Silk and metallic thread embroidery on silk satin weave patterned with extra continuous wefts
84 x 58 in. (213.4 x 147.3 cm)
Purchase, Joseph Pulitzer Bequest, 1935
Not on view
Known as chaopao, women's formal or state robes characteristically include an L-shaped seam between the collar and underarm fastenings that were most likely used to attach a long sleeveless coat over the garment.. This robe also features an attached collar, making it a complete set. Surviving examples of women's formal court robes are rare: not many were made, as women were not often included in court ceremonies. The unusual orange-yellow of the robe further indicates its high status. The original color, still well preserved inside, resembles that of a ripe apricot, a color designated only for the crown prince and his consorts.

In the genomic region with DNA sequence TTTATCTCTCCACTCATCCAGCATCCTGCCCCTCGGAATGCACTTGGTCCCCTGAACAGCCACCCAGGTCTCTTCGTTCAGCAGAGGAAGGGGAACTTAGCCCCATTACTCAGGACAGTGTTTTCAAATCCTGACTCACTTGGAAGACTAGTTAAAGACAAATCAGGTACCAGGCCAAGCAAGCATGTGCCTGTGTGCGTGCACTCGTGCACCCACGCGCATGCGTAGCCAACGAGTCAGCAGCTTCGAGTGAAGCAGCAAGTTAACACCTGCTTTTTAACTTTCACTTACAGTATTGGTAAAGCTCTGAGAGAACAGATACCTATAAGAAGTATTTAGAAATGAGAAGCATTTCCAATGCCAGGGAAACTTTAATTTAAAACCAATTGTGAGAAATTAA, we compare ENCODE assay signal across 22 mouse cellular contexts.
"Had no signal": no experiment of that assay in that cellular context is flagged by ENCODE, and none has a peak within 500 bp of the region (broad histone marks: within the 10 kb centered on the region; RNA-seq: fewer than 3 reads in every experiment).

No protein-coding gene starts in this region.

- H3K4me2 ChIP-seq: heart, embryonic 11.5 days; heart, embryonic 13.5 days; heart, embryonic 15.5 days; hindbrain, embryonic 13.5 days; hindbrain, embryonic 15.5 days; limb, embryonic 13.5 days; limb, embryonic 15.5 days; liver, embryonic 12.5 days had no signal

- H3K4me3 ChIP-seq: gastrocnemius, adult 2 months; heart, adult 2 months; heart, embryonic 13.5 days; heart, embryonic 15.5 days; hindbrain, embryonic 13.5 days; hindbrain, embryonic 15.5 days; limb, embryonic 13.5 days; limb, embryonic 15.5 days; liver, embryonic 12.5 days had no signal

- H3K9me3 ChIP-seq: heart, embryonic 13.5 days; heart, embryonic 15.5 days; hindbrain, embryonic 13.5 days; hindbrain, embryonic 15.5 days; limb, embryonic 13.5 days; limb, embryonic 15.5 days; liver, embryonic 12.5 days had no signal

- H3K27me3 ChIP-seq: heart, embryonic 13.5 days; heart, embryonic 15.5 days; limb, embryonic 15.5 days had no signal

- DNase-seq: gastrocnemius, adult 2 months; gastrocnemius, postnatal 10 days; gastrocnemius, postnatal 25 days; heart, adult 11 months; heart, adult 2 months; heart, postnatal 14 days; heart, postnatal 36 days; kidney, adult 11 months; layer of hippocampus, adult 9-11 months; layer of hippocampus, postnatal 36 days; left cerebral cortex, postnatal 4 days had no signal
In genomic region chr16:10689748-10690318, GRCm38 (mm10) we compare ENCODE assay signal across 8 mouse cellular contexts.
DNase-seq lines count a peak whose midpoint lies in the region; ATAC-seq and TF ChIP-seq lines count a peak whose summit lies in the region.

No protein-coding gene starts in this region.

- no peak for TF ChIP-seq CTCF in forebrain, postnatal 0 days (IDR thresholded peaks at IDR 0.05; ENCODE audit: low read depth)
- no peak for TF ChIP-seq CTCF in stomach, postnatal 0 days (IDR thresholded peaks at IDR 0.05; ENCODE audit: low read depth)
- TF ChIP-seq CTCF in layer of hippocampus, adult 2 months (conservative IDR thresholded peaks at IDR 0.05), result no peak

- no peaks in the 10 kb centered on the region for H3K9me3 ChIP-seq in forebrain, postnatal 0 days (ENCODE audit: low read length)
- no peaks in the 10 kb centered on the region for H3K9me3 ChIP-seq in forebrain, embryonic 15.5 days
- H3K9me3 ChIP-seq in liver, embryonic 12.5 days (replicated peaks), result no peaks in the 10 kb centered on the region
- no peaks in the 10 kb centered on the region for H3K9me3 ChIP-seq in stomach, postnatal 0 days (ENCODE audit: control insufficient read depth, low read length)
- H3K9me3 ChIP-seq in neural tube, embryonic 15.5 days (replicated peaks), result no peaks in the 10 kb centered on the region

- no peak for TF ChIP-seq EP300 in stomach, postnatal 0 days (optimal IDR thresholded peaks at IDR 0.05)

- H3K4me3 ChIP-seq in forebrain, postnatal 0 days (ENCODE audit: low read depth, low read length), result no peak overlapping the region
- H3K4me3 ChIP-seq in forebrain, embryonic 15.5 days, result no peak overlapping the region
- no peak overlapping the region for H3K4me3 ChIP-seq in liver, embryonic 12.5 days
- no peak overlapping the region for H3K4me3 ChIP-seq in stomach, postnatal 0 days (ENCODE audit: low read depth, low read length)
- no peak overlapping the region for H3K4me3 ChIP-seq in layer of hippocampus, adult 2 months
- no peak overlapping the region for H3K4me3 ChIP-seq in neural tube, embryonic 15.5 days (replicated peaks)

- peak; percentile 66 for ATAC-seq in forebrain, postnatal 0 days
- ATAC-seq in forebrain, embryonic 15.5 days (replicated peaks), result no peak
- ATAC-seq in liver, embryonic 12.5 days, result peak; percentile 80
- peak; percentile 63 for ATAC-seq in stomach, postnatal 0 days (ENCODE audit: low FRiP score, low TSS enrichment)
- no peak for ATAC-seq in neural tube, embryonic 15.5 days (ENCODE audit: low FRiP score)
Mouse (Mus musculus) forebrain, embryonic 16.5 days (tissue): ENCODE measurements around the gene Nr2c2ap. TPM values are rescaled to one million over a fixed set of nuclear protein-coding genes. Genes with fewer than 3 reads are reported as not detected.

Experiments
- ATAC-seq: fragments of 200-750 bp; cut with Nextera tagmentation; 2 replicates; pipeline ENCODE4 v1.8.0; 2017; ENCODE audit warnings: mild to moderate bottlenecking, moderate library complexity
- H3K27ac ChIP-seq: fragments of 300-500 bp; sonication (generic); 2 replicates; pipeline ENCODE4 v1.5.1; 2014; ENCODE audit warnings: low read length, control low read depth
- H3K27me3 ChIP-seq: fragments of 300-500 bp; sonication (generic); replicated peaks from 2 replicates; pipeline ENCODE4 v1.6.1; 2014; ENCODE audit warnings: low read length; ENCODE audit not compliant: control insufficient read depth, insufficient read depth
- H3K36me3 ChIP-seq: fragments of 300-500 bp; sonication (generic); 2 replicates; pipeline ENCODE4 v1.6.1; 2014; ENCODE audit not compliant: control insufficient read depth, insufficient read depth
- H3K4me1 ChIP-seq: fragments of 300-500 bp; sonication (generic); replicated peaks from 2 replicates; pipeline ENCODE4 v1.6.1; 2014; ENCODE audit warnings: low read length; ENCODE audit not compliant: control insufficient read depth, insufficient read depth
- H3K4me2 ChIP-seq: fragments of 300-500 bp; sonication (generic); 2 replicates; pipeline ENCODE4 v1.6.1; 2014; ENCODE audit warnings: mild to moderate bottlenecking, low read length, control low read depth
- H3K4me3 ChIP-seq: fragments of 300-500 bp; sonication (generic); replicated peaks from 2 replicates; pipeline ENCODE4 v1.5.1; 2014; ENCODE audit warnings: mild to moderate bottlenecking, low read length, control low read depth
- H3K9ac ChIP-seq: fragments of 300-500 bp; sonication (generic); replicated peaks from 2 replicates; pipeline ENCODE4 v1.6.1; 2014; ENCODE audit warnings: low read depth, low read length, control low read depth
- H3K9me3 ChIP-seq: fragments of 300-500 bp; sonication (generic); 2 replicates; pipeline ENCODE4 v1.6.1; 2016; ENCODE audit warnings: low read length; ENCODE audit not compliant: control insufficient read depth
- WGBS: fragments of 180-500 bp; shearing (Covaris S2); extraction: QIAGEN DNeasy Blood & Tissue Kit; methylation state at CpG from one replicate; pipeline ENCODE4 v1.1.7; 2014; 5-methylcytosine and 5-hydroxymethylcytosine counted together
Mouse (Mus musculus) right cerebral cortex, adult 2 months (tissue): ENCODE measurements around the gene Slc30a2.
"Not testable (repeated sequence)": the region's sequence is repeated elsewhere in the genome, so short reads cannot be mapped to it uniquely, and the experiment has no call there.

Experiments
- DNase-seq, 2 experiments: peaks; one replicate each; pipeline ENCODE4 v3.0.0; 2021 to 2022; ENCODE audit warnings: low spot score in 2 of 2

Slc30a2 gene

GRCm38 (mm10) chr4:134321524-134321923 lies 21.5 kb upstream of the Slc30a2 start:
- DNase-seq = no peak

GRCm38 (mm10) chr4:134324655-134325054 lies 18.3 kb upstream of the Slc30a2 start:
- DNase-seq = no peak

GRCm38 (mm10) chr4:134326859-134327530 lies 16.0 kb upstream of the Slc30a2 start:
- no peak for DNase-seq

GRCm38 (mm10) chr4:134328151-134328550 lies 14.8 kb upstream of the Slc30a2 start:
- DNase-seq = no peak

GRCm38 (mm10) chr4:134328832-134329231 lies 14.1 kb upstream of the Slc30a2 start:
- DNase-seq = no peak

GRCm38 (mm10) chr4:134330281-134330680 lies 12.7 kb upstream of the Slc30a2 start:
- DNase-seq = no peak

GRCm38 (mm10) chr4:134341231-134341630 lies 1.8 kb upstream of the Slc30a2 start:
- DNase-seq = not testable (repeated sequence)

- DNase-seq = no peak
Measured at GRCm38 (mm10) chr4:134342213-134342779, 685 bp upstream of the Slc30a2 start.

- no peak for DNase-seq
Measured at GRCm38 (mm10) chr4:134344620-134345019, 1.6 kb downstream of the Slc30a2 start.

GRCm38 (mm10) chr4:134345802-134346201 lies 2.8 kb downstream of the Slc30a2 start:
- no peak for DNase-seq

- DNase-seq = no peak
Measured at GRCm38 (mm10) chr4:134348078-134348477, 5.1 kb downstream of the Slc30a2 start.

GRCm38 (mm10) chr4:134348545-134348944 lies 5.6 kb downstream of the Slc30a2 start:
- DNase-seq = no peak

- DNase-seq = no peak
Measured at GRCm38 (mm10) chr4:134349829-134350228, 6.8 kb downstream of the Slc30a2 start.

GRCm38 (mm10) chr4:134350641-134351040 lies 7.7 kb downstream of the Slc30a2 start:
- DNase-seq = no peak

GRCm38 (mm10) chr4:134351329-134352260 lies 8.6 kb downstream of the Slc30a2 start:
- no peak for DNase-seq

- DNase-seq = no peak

[ Dr. John Hammond , New York, until 1935; sold to MMA}
Richmond. Virginia Museum of Fine Arts. "Masterpieces of Chinese Art," October 15, 1954–October 15, 1956.
New York. The Metropolitan Museum of Art. "The Manchu Dragon: Costumes of the Qing Dynasty (1644–1912)," December 8, 1980–August 29, 1981.
Fitchburg Art Museum. "Costumes from the Forbidden City," May 15, 1989–August 31, 1989.
New York. The Metropolitan Museum of Art. "Costumes and Accessories of the Qing Dynasty (1644–1911)," August 8, 2007–October 28, 2007.
New York. The Metropolitan Museum of Art. "Power and Prestige: Chinese Dragon Robes 18th–21st Century," December 11, 2013–July 6, 2014.